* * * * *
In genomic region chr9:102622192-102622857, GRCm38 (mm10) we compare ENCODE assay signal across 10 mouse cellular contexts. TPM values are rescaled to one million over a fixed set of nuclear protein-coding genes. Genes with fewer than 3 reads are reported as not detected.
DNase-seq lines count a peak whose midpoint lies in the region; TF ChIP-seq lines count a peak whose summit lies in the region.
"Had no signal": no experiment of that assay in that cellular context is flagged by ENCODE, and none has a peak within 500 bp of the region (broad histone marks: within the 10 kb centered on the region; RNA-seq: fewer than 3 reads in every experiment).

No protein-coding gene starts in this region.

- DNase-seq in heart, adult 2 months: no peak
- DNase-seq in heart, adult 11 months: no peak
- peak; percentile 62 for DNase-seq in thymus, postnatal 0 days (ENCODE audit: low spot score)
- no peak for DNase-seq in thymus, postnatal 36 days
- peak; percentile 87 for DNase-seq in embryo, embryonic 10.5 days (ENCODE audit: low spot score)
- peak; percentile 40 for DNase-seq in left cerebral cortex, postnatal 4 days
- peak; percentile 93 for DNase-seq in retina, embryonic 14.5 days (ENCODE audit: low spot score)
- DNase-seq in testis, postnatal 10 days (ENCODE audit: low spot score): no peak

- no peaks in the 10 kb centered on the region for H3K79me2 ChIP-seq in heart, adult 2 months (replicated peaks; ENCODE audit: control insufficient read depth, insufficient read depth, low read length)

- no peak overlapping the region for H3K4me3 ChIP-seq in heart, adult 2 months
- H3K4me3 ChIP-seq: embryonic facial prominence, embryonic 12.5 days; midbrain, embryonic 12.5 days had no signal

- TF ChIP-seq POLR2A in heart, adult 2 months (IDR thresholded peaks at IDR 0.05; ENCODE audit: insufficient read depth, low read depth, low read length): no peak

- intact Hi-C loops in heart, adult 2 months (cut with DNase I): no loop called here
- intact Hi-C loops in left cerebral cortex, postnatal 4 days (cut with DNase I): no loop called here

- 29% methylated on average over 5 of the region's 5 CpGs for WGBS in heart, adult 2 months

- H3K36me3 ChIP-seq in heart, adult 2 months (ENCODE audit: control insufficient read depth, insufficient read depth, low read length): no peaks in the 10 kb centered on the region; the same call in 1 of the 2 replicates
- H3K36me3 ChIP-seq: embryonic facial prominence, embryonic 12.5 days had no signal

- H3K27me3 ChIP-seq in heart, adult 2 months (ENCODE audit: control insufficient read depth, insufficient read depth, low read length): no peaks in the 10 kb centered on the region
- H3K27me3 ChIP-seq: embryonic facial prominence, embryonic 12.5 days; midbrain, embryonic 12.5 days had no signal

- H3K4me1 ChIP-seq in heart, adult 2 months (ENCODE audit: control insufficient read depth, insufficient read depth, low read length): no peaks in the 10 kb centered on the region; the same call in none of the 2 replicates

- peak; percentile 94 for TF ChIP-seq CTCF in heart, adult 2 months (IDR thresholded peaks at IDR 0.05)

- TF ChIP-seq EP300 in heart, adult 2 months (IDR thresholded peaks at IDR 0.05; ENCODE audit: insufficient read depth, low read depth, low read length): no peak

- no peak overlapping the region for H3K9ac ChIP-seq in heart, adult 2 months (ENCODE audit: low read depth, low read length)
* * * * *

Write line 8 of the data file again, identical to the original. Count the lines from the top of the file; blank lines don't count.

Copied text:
- no peak for DNase-seq in thymus, postnatal 36 days